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Old December 11, 2006, 09:45 PM
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Quote:
Originally Posted by sswilson View Post
Did you have a chance to check it out?

I'm planning on playing with different distros over the christmas holidays so I'll probably be posting questions in the linux thread.
Not yet. I'm busy messing around with Vista at the moment, trying to make it act/look more like XP. :mad: Hopefully i'll get a chance to look at it next week.
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Old December 21, 2006, 02:27 PM
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Why does core temp consistently read 4 to 8 degrees lower than both speedafan and nvidia system monitor? These both say it idles at 44, and peaks at 56-- are these temps too high?
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Old December 21, 2006, 03:02 PM
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Originally Posted by Babrbarossa View Post
Why does core temp consistently read 4 to 8 degrees lower than both speedafan and nvidia system monitor? These both say it idles at 44, and peaks at 56-- are these temps too high?
Are you referring to the reading you are getting in the BIOS?

Honestly, these programs and the BIOS readings are notorious for often being inaccurate. I don't really know what else to tell you but 56c at full load isn't to bad.
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Old December 21, 2006, 03:40 PM
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Core temp and cpu temp are normally two different temps.

In my speedfan setup I've got both cpu temp & core temp. (If memory serves me correctly the actual core temp reading is something relatively new that comes directly from the cpu as opposed to cpu temp which I believe is taken off of the mobo)

For my setup core temp typically lags cpu temp by 3 or 4 deg c.
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Old December 21, 2006, 05:52 PM
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OK- That explains it. I do feel like I should be having lower idle temps though, and I find it strange how my temperatures don't seem to change at all regardless of how much current I'm running through. I did get in my OCZ ultra 5+ compund today so I am reading up on how to reseat the heatsink, but I'm a little worried about not doing it right.

-thanks!
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Old December 21, 2006, 06:14 PM
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Are you wondering about how to use the TIM or how to secure the heatsink?

If you're asking about the tim.... two schools of thought out there.....

Most popular is to use a smallish (grain of rice size) dab in the middle of the HSF and let the heatsink do the job of spreading it around.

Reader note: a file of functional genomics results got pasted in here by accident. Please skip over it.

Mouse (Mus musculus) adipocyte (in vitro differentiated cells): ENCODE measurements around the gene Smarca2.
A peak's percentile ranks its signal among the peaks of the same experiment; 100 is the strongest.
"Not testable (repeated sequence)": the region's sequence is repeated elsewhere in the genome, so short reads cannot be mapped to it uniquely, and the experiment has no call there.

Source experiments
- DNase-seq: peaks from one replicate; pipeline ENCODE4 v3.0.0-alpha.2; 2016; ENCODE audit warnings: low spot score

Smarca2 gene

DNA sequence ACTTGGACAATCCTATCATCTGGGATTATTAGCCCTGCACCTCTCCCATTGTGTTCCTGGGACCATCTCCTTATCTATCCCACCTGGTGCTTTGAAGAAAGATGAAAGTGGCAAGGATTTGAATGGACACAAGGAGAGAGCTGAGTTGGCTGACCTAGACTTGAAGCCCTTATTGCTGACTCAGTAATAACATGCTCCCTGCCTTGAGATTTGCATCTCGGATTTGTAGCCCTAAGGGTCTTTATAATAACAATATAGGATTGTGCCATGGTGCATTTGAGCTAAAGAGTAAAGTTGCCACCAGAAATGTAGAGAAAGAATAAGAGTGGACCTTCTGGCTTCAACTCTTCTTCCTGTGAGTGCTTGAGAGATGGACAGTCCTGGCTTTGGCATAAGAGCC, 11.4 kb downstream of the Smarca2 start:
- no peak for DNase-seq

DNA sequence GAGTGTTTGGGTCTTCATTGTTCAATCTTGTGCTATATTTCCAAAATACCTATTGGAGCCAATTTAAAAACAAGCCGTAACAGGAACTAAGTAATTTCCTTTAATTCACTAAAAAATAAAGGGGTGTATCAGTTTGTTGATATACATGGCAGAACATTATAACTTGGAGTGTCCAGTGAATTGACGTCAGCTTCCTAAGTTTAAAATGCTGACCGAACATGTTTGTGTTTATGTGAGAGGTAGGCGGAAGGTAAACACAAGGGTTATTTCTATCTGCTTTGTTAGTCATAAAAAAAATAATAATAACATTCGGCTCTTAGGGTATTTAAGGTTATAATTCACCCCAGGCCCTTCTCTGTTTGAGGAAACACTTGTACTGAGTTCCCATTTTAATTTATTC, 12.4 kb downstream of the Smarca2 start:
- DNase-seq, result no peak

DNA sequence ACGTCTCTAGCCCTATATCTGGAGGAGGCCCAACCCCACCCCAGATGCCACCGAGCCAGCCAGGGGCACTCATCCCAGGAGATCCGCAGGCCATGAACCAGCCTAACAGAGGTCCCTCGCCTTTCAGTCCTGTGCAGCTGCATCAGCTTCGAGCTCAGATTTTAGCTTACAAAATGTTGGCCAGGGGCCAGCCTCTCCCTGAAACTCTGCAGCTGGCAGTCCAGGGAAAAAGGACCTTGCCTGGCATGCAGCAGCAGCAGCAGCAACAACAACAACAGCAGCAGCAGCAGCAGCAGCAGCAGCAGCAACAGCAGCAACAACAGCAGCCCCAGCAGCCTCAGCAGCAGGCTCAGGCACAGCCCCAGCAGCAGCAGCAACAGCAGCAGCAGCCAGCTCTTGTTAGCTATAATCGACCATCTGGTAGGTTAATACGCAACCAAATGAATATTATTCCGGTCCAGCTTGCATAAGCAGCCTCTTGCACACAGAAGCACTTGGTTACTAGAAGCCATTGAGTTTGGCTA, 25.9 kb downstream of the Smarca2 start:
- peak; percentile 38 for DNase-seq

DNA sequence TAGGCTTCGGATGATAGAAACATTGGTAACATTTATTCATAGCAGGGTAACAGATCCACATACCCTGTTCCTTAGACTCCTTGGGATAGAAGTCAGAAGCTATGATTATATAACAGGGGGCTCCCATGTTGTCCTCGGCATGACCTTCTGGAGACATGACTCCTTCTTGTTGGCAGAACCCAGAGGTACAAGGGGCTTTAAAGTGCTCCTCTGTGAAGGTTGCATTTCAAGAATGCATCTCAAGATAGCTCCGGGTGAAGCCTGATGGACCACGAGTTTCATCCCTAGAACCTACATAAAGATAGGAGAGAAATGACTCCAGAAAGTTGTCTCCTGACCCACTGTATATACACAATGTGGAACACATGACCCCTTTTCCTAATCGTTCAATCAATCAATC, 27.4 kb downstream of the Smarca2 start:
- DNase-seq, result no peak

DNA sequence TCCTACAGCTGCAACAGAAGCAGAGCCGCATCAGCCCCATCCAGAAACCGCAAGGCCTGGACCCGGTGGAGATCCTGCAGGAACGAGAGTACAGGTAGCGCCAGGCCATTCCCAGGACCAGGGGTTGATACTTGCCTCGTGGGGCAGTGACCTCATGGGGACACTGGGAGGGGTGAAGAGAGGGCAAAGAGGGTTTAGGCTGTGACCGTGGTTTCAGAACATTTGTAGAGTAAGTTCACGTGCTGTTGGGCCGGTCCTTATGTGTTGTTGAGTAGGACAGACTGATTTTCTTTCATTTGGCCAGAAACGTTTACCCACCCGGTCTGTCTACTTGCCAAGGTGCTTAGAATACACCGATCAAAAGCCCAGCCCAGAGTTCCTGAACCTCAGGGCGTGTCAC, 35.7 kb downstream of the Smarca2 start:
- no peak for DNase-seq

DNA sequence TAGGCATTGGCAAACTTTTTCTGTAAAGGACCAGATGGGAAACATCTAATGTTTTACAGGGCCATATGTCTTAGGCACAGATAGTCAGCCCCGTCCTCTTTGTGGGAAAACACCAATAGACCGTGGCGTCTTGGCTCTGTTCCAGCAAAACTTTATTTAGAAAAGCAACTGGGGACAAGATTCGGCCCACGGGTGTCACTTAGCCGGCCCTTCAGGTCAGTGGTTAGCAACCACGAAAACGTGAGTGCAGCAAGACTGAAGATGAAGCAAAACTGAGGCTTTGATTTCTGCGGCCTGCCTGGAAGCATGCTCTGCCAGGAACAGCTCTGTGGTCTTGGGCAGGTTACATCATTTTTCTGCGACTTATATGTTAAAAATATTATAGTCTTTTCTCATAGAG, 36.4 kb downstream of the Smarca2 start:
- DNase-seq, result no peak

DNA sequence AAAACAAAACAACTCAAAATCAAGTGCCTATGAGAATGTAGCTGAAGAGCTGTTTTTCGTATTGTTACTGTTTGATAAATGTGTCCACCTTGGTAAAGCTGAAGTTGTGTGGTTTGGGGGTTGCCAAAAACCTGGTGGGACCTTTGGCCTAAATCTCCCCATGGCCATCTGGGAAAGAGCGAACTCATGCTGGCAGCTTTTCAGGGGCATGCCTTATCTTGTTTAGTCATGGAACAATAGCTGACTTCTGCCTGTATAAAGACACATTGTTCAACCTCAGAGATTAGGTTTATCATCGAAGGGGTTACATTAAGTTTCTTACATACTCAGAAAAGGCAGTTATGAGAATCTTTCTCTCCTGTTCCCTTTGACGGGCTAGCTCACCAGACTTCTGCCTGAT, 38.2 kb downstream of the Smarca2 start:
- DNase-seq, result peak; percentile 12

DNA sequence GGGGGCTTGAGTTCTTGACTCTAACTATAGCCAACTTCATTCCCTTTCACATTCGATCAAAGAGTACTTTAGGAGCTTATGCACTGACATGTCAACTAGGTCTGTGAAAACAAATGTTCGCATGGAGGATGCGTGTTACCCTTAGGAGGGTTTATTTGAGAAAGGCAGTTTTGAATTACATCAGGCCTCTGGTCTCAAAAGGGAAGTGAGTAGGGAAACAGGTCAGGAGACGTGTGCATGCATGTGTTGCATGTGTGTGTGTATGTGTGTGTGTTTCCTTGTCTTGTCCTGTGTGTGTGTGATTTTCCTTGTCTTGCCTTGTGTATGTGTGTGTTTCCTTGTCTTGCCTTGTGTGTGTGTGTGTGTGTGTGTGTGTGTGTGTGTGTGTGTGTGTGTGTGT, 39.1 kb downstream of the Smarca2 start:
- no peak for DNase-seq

Second method (what I use) is to use about the same amount, but then to spread it over the HSF yourself using a flat surface like a credit card. (I just use a plastic sandwich bag over my finger and spread it around as thin as possible).
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Old December 21, 2006, 06:49 PM
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I use pretty much the same method as sswilson.

I put an extremely small amount on the heatsink and work it in with some plastic wrap on my finger (you should still be able to see the metal of the heatsink through the thermal grease).

Once it looks like i've filled in all the imperfections/tooling marks I put another small amount on top of the CPU and spread it out with a credit card. I usually spread it out until I can almost see the heat spreader, basically it's a micro thin layer.

Then make sure you place your heatsink on CPU squarely and clamp it down and you're good to go.

I honestly don't normally go through this much trouble for a normal build, but if i'm going to overclock then I will.:cool:
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Old December 23, 2006, 08:29 AM
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I reset the heatsink and while I'm not sure I did a great job, I have seen about 2 degrees improvement, and may see more over the next 100 or so hours. I'm glad I did it because when I took it off there was compound oozing down the sides of the cpu-- there was about four times too much goop on there.
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Old January 3, 2007, 11:35 AM
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I downloaded the Intel thermal analysis tool today and ran it-- it includes a cpu stressor for both cores-- not sure whether it can do four cores-- This tool seems to be able to stress the cpu cores much better than one or two copies of orthos, judging by the tempertures that go mugh higher under the intel stress test. My temperatures at core 0 were reaching 64 degrees after only a few minutes at 100% workload. When using two copies of orthos, they didn't go past 53. Quite a difference, and a little bit scary for my overclock. I wonder if any demanding applications that I would be running day-to-day would stress it this much?

Last edited by Babrbarossa; January 3, 2007 at 11:38 AM.
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Old January 3, 2007, 12:08 PM
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OK-- I just found one person on one forum that said not to go over 80% workload on both cores as even orthos can't stress the chip beyond this-- that brings down the max temp signiificantly. I also found a couple of posts that said that core temps tend to be reading higher on the newer multi-core chips because of the more accurate internal sensors and that it's nothing to be alarmed about to see temperatures creeping beyong the 60 mark-- anyone have any comment on this?
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